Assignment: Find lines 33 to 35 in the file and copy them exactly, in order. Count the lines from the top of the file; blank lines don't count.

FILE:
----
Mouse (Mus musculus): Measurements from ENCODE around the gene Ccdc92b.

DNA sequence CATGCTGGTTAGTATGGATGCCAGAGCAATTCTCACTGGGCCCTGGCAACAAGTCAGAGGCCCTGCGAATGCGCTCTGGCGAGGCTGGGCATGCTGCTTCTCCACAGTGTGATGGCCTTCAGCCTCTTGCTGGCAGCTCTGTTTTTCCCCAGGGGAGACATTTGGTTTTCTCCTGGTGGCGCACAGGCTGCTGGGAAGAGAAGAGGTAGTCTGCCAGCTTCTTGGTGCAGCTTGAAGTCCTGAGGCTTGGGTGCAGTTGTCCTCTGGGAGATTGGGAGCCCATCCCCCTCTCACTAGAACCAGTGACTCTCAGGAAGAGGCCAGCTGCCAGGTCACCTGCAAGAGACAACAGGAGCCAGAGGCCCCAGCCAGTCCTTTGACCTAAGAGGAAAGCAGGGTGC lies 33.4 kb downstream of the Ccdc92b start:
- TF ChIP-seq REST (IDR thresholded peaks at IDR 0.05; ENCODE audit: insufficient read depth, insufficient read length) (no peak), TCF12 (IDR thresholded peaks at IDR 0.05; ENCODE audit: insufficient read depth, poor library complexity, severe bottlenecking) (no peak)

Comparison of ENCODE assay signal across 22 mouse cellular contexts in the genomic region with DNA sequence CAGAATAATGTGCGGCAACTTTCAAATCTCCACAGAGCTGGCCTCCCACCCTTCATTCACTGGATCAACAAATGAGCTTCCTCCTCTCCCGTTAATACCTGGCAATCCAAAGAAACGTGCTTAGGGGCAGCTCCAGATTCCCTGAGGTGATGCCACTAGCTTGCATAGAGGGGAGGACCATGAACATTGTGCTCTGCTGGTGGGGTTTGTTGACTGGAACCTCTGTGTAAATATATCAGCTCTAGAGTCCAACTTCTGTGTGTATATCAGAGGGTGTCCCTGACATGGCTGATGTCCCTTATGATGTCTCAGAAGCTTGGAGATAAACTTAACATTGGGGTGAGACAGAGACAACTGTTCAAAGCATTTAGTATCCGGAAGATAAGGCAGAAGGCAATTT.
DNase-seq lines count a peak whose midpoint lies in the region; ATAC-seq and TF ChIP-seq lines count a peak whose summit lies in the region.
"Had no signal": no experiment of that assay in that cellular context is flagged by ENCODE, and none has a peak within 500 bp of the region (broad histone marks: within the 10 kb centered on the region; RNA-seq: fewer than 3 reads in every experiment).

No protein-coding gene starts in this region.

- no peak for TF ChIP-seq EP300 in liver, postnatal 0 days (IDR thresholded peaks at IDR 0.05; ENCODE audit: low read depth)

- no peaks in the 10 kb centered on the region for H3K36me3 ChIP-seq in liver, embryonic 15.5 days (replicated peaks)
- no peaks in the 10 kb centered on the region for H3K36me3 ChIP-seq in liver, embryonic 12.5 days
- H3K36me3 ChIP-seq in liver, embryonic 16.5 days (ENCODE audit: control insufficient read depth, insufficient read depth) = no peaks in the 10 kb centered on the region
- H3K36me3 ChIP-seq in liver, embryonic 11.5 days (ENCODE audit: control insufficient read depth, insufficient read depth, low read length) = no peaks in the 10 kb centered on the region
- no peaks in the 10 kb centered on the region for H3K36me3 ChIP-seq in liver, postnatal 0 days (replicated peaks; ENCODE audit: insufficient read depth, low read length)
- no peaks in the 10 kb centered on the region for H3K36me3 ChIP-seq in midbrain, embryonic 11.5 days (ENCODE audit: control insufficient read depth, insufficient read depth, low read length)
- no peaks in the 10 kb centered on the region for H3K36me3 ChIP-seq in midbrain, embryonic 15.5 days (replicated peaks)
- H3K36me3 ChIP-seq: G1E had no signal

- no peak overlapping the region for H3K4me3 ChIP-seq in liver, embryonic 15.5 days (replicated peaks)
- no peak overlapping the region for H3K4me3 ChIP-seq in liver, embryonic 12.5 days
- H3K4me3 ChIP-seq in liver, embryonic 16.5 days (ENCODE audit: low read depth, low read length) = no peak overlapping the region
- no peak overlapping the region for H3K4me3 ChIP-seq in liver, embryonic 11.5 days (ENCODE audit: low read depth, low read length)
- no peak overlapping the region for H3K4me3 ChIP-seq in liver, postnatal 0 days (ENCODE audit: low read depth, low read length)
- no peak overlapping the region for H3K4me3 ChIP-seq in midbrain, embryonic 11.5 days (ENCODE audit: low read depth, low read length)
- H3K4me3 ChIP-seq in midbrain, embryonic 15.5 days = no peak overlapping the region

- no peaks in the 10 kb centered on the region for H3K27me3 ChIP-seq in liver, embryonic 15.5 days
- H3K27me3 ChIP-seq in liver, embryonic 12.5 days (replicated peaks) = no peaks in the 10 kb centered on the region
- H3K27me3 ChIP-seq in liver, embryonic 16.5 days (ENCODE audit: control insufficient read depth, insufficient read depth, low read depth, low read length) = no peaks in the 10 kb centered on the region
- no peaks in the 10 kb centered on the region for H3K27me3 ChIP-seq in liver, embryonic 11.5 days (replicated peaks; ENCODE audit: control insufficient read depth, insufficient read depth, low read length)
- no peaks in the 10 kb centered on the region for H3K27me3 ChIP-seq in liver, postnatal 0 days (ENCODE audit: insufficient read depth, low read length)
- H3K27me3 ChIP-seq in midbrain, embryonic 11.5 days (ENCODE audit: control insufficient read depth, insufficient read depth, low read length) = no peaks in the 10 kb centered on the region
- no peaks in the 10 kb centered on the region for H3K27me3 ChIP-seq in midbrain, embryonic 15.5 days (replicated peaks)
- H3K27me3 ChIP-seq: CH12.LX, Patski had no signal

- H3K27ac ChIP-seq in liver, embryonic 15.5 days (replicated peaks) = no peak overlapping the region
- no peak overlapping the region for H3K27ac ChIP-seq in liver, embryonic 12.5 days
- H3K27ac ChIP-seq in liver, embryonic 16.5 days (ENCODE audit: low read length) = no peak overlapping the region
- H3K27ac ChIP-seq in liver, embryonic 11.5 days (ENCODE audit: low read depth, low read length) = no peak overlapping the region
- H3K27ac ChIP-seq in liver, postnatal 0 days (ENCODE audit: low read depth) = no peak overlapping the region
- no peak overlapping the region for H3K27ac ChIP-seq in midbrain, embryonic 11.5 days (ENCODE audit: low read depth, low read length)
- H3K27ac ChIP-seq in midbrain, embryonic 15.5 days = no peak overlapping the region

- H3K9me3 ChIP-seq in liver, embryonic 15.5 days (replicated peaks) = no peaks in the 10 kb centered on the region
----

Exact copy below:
- no peak overlapping the region for H3K27ac ChIP-seq in liver, embryonic 12.5 days
- H3K27ac ChIP-seq in liver, embryonic 16.5 days (ENCODE audit: low read length) = no peak overlapping the region
- H3K27ac ChIP-seq in liver, embryonic 11.5 days (ENCODE audit: low read depth, low read length) = no peak overlapping the region